Old fashioned, that is, except for the power tools. And the digital cameras. And the pizza. I guess it was actually a thoroughly contemporary chicken coop raising. At any rate, Portland is a town with a very vibrant chicken culture. Within the city limits, you can keep three chickens in your yard with no permit required, and the permitting process for keeping more than three is, I'm told, not a particularly difficult one to navigate. And in most parts of town, folks are pretty tolerant of it. In fact, I've noticed a few backyard coops in my own neighborhood. However, Patrick and Holly, urban homesteaders who moved here from Oakland a few years back, managed to find one of the few neighborhoods in Portland where the presence of chickens brings out the ugliness in the neighbors. So having given up on keeping their own chickens for the time being, they've partnered with Zenger Farm, an agricultural park owned by the city, and the 47th Street Farm, a CSA near the Woodstock neighborhood, in starting up a cooperative egg farm.
I found out about this last weekend, and it struck me as a very interesting project, so I signed on as a volunteer. Of course, it involves free eggs, but what I find really compelling about this is the idea of becoming directly involved in the production of not only my own food (beyond my own backyard gardening), but that of the larger community as well. With growing public awareness of the problems associated with industrial farming, specifically the economic and political costs of intensive petroleum use in both the production and shipping of food, not to mention the recent spinach and melamine scares, I really think that small urban farms, particularly those with some sort of cooperative or participatory element, are the wave of the future (what you just read is what my high school English teacher, Sharon Hunter, would've called a "run on sentence." Guilty as charged. Sorry, Mrs. Hunter!). Initially, this project will involve 50 chickens (raised on organic feed and, I'm assuming, with no antibiotics or hormones), but it has the potential to evolve into who knows what. The eggs will be used primarily to supply the 47th Street Farm for their CSA subscribers. And of course, a few of them will go to the volunteers who take care of the chickens.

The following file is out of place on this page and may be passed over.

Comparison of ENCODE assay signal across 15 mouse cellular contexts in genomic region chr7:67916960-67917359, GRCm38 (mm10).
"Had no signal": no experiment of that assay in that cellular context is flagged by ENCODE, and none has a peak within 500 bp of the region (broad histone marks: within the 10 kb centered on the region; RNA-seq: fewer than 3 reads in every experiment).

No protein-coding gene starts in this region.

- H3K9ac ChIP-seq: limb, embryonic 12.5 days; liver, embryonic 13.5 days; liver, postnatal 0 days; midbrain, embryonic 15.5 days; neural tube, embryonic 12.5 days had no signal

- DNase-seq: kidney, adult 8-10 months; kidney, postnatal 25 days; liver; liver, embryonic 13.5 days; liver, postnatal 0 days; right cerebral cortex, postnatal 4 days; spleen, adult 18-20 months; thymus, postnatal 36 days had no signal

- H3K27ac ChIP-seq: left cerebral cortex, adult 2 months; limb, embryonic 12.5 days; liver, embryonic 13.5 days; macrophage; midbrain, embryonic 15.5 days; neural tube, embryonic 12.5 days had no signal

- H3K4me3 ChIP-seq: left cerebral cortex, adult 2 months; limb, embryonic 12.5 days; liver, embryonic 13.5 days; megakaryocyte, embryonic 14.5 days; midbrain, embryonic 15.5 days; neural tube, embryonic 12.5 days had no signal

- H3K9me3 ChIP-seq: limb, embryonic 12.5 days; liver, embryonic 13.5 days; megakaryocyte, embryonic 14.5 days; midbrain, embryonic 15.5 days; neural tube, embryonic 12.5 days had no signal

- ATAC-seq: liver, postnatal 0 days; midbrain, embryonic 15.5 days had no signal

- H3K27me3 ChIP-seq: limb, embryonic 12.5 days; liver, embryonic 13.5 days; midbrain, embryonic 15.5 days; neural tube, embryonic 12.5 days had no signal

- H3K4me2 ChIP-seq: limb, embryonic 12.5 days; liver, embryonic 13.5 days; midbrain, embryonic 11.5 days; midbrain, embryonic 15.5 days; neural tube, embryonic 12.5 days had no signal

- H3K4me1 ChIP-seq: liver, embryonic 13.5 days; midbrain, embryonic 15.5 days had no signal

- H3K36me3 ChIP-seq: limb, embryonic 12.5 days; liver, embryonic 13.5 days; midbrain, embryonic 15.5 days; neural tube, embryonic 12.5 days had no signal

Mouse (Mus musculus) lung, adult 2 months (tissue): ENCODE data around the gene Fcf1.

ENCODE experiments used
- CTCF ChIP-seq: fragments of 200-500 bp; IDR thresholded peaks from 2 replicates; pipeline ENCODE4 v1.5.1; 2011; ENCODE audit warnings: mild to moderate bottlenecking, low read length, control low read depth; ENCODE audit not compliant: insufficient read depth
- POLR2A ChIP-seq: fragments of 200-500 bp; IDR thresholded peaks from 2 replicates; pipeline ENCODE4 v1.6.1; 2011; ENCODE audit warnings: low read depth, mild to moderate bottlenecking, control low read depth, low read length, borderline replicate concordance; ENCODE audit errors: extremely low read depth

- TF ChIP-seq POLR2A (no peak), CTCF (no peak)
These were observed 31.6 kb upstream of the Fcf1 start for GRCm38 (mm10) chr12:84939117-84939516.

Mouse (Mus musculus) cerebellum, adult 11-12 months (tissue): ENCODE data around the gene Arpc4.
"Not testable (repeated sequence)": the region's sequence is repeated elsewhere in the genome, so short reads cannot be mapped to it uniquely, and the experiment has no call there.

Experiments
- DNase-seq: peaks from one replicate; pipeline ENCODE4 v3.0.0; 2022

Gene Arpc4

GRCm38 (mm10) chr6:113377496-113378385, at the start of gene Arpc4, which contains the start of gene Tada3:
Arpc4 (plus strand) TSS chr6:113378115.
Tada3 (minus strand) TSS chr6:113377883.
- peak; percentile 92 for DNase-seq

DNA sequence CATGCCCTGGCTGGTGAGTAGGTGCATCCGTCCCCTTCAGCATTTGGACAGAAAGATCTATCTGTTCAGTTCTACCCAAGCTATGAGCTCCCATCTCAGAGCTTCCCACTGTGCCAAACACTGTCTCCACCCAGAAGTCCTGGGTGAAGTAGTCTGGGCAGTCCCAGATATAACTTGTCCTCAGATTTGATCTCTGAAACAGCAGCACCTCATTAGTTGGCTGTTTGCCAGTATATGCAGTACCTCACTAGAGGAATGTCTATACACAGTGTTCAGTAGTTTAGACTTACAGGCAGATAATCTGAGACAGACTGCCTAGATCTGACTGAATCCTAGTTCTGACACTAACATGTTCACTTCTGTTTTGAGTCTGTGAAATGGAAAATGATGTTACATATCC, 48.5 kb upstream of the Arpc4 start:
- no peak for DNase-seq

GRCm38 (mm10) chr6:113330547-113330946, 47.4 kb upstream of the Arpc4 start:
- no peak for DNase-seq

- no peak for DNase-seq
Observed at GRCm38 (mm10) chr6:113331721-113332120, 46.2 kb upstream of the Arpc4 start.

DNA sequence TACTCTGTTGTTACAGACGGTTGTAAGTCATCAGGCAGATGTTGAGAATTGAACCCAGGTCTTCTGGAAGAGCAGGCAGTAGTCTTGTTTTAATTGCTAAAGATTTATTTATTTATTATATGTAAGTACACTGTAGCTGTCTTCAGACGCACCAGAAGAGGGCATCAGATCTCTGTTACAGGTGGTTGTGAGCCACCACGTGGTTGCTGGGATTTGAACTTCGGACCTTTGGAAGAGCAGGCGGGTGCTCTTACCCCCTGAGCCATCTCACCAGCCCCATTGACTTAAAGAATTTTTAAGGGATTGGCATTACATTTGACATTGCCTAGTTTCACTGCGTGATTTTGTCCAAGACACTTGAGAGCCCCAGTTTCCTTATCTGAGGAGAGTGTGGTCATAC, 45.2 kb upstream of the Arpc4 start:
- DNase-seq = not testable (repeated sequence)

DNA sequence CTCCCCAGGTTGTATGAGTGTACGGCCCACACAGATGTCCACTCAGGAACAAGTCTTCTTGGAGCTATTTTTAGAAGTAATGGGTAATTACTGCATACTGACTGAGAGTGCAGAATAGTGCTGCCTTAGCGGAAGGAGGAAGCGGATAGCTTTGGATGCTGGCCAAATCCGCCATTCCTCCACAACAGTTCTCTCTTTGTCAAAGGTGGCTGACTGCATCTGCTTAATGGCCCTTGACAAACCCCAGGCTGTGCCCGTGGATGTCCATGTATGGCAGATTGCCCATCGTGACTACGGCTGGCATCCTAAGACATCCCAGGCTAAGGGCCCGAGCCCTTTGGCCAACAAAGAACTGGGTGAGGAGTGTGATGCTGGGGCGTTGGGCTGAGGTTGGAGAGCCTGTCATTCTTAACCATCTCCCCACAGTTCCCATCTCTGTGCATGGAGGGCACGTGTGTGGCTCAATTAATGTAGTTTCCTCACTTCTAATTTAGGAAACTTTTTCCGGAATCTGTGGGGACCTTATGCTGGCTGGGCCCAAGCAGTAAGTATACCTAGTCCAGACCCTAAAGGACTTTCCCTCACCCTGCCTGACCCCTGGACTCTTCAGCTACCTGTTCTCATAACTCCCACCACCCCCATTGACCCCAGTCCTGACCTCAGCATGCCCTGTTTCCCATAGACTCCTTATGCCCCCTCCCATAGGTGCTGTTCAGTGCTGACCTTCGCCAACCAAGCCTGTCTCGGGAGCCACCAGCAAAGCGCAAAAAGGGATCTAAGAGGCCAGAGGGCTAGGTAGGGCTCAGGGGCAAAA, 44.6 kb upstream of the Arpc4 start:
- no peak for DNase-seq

About ten of us met up last Sunday at the Zenger Farm, where this is taking place, to hash out a design, and we met up again today to build the first coop. While it's still not finished, the majority of the work's been done, in four hours, no less. Here's the base being put together:
And here's one of the walls being attached to the base:
Here's an interesting, almost noir-ish, shot of Burke hanging out in the barn (he couldn't run free, due to the adjacent wetlands):
And here's Patrick, framed within the (mostly) completed coop:
The coop will be finished off with a sloping corrugated plastic roof, and the sides will be covered in a combination of chicken wire, hardware cloth and canvas. The chickens will roost inside, and there will be nesting boxes on one end (this is where they lay the eggs). The coop will also have a set of wheels which are being fabricated by a local bicycle frame builder, making it mobile so it can be relocated as Zenger's crops are rotated.
And no, I wasn't taking pictures the whole time, I did actually do some work. It was, to say the least, an interesting day, and I'm looking forward to working with the chickens. I'll keep you all up to date on this as it gets off the ground.